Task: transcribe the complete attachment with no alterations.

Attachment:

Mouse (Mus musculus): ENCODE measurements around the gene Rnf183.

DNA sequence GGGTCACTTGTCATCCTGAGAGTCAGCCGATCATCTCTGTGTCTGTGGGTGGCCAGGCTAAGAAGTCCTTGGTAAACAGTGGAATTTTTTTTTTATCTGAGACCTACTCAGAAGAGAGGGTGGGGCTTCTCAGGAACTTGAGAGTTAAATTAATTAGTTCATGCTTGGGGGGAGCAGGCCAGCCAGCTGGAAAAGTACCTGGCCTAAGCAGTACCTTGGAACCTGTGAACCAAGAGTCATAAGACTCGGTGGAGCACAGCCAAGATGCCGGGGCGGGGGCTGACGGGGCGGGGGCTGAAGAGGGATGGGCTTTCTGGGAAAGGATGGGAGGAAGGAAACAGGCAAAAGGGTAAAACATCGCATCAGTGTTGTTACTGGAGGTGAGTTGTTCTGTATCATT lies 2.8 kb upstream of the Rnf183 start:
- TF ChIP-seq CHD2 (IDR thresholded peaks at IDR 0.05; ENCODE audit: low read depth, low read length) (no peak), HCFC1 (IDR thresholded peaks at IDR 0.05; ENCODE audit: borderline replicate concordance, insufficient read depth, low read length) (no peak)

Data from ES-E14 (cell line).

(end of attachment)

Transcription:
Mouse (Mus musculus): ENCODE measurements around the gene Rnf183.

DNA sequence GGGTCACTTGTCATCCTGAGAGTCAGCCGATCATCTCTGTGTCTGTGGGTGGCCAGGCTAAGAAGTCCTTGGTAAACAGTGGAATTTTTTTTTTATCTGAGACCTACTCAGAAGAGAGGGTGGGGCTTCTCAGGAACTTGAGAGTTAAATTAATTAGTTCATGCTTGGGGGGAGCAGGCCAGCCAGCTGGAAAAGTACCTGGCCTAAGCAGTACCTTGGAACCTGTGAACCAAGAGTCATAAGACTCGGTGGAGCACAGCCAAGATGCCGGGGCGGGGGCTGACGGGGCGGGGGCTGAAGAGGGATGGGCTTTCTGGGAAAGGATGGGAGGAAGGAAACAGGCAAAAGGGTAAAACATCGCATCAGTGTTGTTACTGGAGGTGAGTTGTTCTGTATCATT lies 2.8 kb upstream of the Rnf183 start:
- TF ChIP-seq CHD2 (IDR thresholded peaks at IDR 0.05; ENCODE audit: low read depth, low read length) (no peak), HCFC1 (IDR thresholded peaks at IDR 0.05; ENCODE audit: borderline replicate concordance, insufficient read depth, low read length) (no peak)

Data from ES-E14 (cell line).